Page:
I know it is fashionable to make fun of Kim Jong-Un of North Korea as a crazy spoiled brat, but just think for a moment what is driving him.
We are pressuring North Korea to give up their nuclear weapons program. However, we don’t have a very good track record of how we treat foreign leaders we don’t like, especially when they bend to our will.
In 2003, Muammar Qaddafi of Libya (at our insistence) agreed to get rid of his nuclear weapons. Eight short years later, NATO helped overthrow and murder him. And that wasn’t the first time. We supported Saddam Hussein of Iraq for a while, then we didn’t. Dead. We supported Manuel Noriega of Panama for a while, then we toppled him. And the list isn’t limited to brutal dictators. We supported the democratically elected Mohammad Mossadegh in Iran, until 1953 when we got rid of him and installed the despised Shah of Iran in order to increase our profits on Iran’s oil. And there are others.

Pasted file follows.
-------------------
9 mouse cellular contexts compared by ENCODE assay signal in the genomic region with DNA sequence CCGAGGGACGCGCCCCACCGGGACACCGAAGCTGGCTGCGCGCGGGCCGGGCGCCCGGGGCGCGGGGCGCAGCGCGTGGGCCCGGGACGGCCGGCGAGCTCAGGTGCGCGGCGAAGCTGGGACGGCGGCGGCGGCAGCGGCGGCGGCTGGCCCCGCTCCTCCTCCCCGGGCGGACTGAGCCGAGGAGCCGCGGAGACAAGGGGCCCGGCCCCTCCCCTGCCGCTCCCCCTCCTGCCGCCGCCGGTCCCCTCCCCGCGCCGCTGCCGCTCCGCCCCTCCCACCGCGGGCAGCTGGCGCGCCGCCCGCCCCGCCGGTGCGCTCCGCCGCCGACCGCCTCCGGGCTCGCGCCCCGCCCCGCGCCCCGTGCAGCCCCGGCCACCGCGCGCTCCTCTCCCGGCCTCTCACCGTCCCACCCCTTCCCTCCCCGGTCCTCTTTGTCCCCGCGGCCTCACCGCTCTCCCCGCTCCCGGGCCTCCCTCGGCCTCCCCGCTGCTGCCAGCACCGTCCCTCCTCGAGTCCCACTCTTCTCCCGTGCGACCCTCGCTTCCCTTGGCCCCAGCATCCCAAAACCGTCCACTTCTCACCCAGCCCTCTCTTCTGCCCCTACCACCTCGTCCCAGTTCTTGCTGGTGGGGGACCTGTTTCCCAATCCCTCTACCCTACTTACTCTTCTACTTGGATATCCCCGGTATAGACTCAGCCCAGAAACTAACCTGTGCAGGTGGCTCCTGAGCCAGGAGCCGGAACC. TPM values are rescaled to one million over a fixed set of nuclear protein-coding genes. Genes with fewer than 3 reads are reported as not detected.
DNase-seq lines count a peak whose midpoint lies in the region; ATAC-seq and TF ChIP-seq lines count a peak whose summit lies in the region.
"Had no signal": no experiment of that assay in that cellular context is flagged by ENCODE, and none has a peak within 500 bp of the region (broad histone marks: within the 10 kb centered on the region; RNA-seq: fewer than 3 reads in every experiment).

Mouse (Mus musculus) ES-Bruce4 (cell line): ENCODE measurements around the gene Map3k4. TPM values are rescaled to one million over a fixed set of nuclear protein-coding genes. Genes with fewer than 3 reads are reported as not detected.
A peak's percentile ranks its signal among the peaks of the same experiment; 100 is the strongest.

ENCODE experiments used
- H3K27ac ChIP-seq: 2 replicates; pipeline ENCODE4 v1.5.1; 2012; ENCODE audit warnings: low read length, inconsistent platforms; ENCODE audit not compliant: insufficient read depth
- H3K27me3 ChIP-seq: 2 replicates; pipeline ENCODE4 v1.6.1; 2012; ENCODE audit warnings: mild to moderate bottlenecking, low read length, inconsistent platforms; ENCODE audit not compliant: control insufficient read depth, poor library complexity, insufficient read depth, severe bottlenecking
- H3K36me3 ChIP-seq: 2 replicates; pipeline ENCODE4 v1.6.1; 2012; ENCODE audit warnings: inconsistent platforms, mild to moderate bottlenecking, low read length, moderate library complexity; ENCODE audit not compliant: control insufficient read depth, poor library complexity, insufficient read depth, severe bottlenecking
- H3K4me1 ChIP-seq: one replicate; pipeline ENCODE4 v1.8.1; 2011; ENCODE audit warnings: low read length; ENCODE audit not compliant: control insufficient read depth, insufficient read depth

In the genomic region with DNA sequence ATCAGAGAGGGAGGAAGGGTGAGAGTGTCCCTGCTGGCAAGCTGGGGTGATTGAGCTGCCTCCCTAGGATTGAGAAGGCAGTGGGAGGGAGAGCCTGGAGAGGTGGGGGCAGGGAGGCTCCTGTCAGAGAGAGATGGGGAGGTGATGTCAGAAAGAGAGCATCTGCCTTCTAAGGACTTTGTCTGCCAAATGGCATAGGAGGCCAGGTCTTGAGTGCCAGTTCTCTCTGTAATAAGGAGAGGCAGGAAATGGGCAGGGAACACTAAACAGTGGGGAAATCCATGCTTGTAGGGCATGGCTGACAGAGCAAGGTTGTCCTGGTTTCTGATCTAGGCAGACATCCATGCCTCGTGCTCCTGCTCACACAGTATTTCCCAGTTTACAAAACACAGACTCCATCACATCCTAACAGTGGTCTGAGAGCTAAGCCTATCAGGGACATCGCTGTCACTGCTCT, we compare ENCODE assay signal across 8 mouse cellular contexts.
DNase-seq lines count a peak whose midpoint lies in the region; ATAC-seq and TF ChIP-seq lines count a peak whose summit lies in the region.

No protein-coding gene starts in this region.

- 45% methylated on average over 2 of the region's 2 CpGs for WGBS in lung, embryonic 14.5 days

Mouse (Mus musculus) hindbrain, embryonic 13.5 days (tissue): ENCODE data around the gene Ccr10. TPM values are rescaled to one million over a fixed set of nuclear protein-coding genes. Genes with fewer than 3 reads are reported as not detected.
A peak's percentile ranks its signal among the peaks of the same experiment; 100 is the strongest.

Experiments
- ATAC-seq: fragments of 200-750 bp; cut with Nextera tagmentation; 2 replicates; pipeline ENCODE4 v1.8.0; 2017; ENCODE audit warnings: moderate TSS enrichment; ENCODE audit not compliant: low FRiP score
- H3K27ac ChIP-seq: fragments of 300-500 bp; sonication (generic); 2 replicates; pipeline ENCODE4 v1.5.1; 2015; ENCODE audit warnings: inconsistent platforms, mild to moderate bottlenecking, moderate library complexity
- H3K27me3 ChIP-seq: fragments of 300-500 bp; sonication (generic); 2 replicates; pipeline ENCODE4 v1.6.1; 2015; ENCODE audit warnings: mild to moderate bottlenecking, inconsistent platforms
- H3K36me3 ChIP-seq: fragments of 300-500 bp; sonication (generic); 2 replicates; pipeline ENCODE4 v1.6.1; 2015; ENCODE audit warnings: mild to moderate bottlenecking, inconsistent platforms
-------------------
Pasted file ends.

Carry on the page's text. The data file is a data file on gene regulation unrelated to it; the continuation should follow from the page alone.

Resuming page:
Kim Jong-Un would have to be beyond stupid to not see the writing on the wall. As long as he holds his nuclear trump card (brandishing it noisily) we are less likely to quietly get rid of him.
Every experienced observer in the world notes that North Korea’s erratic behavior is mainly an attempt to be heard, acknowledged, and respected. As Kim Jong-un told basketball star Dennis Rodman, he simply wants Obama to call him, “because if we can talk, we can work this out.”
But we continue to insist that we will not talk to him until he surrenders the one thing that is likely keeping him alive and in power. So why are we surprised when he acts like a cornered animal?
Do you know who said this?
And above all, while defending our own vital interests, nuclear powers must avert those confrontations which bring an adversary to a choice of either a humiliating retreat or a nuclear war. To adopt that kind of course in the nuclear age would be evidence only of the bankruptcy of our policy — or of a collective death-wish for the world.
It was JFK, back in the days of the Cuban Missile Crisis and the heat of the cold war. It is time to listen to our own advice.